But what about more complicated traits, such as height or cognitive ability or personality? All of these are known to be significantly heritable, through twin and adoption studies, as well as more modern methods.
We can’t answer the question without understanding the specific genetic architecture of the trait. For example, are alleles that slightly increase height more common in one group than another? We need to know exactly which alleles affect height… But this is challenging as the traits I listed are almost certainly controlled by hundreds or thousands of genes. Could population averages on these traits differ between groups, due to differences in allele frequencies? I know of no argument, taking into account the information above, showing that they could not.
In fact, in the case of height we are close to answering the question. We have identified hundreds of loci correlated to height. Detailed analysis suggests that the difference in average height between N and S Europeans (about one population SD, or a couple of inches) is partially genetic (N Europeans, on average, have a larger number of height increasing alleles than S Europeans), due to different selection pressures that the populations experienced in the recent past (i.e., past 10k years).
Many who argue on Montagu’s side hold the prior belief that the ~ 50k years of isolation between continental populations is not enough time for differential selection to produce group differences, particularly in complex traits governed by many loci. This is of course a quantitative question depending on strength of selection in different environments. The new results on height should cause them to reconsider their priors.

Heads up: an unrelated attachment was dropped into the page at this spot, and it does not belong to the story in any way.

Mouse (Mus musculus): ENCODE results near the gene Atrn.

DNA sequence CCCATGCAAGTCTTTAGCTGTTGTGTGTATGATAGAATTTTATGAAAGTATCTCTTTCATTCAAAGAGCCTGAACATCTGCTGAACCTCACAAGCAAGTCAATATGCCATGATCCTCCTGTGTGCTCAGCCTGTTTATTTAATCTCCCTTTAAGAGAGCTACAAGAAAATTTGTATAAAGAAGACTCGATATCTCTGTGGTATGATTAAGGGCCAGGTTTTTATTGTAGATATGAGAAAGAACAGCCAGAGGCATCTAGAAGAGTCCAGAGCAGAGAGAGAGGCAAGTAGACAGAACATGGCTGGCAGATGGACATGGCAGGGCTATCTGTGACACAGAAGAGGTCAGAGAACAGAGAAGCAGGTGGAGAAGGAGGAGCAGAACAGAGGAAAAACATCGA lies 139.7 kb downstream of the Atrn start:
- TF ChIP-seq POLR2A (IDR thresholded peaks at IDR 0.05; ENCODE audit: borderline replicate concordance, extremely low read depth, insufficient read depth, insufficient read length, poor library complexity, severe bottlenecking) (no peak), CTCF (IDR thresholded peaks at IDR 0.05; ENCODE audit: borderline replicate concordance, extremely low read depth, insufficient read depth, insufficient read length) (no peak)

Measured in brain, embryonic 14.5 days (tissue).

It is fair to say that results on height, as well as on simpler traits such as lactose or altitude tolerance, are consistent with Wade’s theme that evolution has been recent, copious, and regional.
Further extrapolation to behavioral and cognitive traits will require more data, but:
1) The question is scientific — it can be answered with known methods. (I estimate of order millions of genotype-phenotype pairs will allow us to extract the genetic architecture of complex traits like cognitive ability — perhaps sometime in the coming decade.)
2) There is no a priori argument, given what we currently know, that such differences cannot exist. (Cf. Neanderthals!) Note this is NOT an argument that differences exist — merely that they might, and that we cannot exclude the possibility.
An honest Ashley Montagu would have to concede points 1 and 2 above.
The second part of A Troublesome Inheritance covers controversial topics such as genetic group differences in behavioral and cognitive predispositions, and their societal implications. Wade is mostly careful to present these as speculative hypotheses, but nevertheless his advocacy leaves him vulnerable to easy attack. What I have summarized above are the incontestable (albeit, in some circles, perhaps still controversial and poorly understood) new results that have accumulated through the last decade of genomic research.